This past Tuesday evening, I walked into The Concordia MBA class in San Antonio and was greeted by smiling faces and excited students (OK, I know that sounds like a plug, but bear with me on this). The professor (not me) began the class with the question, "Why are we here?" and the class responded, "To make a difference!" I was so happy...it was such a natural response for them (they actually begin every class with this opening) and very heartfelt. I followed it up with "What does that mean for each of you?" and the conversation flowed from there.
I have shared that story many times over the past few days, and the reaction is always the same..."That's very cool!" I agree - I think there is such a strong "coolness" factor in beginning the class that way because it reminds our students of the purpose of why we do what we do. The Concordia MBA was designed for students who want to make an impact...who want to lead successful and meaningful lives...who want to make a difference. This seemingly simple exercise (some may even call it corny) sets the tone for the entire class session (and entire program) that reminds both teacher and student that the learning that is going to take place has a larger purpose than a grade or a diploma - the learning is happening so that the world can be a better place.
So when have you recently asked yourself or your colleagues the questions of why you or they are here (wherever that "here" might be)? And of course the followup question needs to be "and why have I/we responded the way I/we did?" Digging into the WHY of what we do is incredibly important, becasue it gives meaning to the WHAT of our daily lives. Simon Sinek's book Start with Why is an incredible read as it helps the reader get a better grasp of the importance of asking the WHY question as well as tools to help move the process forward (thanks to Concordia alumnus Austin Smith for reminsing me of this book yesterday). Similar to the post of several weeks ago of getting everyone to understand and work from the same theory, getting people to operate from the same WHY may be even more important. The WHY behind the WHAT provides energy and excitement into our daily lives.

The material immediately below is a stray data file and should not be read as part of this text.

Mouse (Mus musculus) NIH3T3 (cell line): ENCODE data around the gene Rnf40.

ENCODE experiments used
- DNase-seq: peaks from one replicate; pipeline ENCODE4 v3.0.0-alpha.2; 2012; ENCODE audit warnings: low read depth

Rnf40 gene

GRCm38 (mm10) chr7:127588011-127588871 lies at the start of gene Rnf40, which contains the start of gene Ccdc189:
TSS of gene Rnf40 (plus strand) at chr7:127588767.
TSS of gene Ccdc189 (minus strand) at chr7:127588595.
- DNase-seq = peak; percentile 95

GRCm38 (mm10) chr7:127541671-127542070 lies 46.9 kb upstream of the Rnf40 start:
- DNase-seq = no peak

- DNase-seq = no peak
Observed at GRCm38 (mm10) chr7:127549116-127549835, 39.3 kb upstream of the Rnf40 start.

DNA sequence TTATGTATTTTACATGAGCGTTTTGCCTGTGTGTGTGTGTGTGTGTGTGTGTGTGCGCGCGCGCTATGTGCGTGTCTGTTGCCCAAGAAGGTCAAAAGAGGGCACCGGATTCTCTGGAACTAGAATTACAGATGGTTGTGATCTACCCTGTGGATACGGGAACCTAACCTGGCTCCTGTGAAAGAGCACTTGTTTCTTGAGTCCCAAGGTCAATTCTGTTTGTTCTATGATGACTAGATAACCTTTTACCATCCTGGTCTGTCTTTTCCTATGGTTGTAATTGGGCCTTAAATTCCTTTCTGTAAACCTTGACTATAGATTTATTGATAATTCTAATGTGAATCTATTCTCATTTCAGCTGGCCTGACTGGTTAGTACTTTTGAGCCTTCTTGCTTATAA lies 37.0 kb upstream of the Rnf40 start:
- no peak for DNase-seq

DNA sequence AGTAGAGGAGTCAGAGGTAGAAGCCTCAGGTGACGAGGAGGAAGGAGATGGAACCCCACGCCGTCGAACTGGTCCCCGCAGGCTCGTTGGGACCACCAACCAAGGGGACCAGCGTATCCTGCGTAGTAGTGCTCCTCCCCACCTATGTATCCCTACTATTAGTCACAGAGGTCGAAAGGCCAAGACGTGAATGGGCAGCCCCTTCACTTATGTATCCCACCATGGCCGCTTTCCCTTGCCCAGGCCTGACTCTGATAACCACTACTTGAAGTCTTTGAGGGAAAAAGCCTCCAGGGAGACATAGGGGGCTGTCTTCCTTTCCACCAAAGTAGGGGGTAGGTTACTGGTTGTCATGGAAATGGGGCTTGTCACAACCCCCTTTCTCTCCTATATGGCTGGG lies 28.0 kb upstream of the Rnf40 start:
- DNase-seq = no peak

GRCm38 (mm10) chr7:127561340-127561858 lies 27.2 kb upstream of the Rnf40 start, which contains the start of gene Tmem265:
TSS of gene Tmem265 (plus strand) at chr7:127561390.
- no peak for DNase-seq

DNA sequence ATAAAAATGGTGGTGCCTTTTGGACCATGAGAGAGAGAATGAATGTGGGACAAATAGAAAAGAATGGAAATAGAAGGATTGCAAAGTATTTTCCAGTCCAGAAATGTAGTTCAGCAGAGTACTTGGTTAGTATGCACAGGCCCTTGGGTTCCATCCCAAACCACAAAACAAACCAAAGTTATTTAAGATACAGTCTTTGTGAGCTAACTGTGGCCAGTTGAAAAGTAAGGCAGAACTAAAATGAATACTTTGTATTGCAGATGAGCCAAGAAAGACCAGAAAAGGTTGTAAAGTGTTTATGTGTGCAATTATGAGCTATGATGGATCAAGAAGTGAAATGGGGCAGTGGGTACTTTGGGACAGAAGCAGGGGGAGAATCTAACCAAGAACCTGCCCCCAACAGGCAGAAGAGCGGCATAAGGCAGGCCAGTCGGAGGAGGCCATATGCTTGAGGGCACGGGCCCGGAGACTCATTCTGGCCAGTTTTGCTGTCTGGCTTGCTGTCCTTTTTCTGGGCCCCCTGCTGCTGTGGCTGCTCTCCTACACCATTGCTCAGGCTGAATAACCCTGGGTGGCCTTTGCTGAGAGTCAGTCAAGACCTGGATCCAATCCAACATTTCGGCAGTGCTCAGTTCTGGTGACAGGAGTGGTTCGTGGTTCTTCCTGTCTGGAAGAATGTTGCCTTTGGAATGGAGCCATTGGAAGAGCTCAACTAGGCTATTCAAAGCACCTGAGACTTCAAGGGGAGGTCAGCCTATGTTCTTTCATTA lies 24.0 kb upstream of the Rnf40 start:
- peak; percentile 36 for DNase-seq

I recently have had the chance to consider the WHY behind what I do on a daily basis, and I came to the understanding that my role is to create an environment in which Concordia faculty, students, and community partners can come together to learn and put into practice ideas that create better organizations. Whether that happens in a classroom, or in a work environment, or through promoting the annual Ethics in Business Awards which supports The Samaritan Center in Austin, or simply having a dialogue with a friend, at the end of the day I believe that better organizations create a better community...better communities provide a place where people are more free to live an abundant life...and ini living that abundant life the Kingdom of God is made manifest througout that community. I like that WHY...and I'll think of that as I continue my work today.